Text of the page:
Saturday, September 13, 2014

Just Cheese? Mais non!

In France, naturally, everyone takes cheese seriously. Very, very seriously. The local grocery store we went to during our ski-trip had a collection fit for an small cheese museum. There were infinitely more varieties than your typical Wal-mart, despite, in all appearances, the store being a French Wal-mart. A lot of signs urged us again and again to "nhestitez pas in asking questions!" American store representatives carry aprons with similar sentiments declaring how may I HELP YOU?! but, as a former grocery store worker myself, I am aware that these signs are crafted by people far removed from actually the privileged of being allowed to help you.

So if it were up to me, upon entering the supermarket with my Belgian and French companions, Id have grabbed the cheapest cheese and ran for it, out of respect for both my bank account and the store-worker's lack of enthusiasm for their job. But I had Belgian and French companions; so grocery shopping wasnt that simple. The encouragements to "nhesitez pas!" were taken to heart and a detailed conversation with the store representative regarding cheese followed. 

It turns out that the store representatives at French supermarkets are indeed the cheese experts the overly enthusiastic company signs proclaim them to be. I dont know if they are being paid more than their American counterparts, or if French cheese is simply easier to be passionate about than American cheddar, but the woman seemed to vastly prefer being peppered with questions than have use walk away with with anything less than the best reblochon to make tarteflete.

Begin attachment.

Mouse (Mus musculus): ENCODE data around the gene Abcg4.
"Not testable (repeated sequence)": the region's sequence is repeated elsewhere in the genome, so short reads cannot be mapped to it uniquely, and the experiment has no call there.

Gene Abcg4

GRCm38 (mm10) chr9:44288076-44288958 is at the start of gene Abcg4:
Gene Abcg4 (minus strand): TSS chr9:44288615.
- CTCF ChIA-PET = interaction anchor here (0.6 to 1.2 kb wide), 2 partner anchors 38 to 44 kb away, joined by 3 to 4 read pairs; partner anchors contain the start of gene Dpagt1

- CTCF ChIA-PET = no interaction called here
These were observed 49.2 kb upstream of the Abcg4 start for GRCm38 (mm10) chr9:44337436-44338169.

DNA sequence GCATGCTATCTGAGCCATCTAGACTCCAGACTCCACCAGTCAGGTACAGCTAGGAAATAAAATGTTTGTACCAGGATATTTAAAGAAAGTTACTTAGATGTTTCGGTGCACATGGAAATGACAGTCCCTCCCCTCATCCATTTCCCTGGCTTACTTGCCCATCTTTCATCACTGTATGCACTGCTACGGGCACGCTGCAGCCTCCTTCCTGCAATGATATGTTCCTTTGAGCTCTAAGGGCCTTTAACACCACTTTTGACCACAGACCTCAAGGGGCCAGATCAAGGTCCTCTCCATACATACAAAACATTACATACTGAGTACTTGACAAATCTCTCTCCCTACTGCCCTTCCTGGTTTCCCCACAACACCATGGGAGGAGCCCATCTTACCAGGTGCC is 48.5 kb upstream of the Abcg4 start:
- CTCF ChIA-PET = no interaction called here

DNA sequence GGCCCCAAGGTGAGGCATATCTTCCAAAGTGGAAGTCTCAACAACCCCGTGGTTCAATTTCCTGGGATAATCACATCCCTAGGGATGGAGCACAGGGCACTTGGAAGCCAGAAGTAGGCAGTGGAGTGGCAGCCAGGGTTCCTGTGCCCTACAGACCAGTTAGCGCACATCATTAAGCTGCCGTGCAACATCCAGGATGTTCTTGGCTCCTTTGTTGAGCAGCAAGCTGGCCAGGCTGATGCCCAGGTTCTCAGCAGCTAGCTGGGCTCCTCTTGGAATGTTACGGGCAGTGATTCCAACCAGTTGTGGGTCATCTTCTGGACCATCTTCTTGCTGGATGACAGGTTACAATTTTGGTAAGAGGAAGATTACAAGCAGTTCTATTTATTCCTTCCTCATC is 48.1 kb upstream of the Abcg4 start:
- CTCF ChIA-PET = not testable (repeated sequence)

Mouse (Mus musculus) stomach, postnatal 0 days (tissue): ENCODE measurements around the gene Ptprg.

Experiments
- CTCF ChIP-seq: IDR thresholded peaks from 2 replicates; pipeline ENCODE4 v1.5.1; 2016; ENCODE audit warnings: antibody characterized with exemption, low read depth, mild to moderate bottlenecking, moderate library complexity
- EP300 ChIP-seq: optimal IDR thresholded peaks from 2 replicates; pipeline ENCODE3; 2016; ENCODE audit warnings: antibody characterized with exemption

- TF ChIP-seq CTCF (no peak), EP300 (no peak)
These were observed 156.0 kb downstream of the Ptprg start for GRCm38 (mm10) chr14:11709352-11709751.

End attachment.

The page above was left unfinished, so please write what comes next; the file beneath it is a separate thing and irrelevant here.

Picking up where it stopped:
I understood nothing of the conversation. I did not know of the existence of tarteflete or reblochon before this fateful grocery store trip. I only knew something of life-threatening importance was being discussed. This is a great-rule of thumb when trying to understand the French-speaking people I know: when emotions are running high, its always about food.  

Fifteen minutes in, I was bored, and beginning to subtly convey this boredom by marching away decisively and then returning sheepishly when the cheese-conversing people took no notice, and then repeating the process. It was the definition of insanity, because the fromage-laden conversation ragged on. 

It was an hour and 100 euros later  when we left enough cheese to feed entire Chinese population in a year. (I have also been in the literal Chinese Wal-mart, and I can exclusively tell you hunting for any type of cheese at all is a fools quest. I was lucky to find  cheese-flavored plastic yellow slices.) The tarteflete was delicious and completely worth it.

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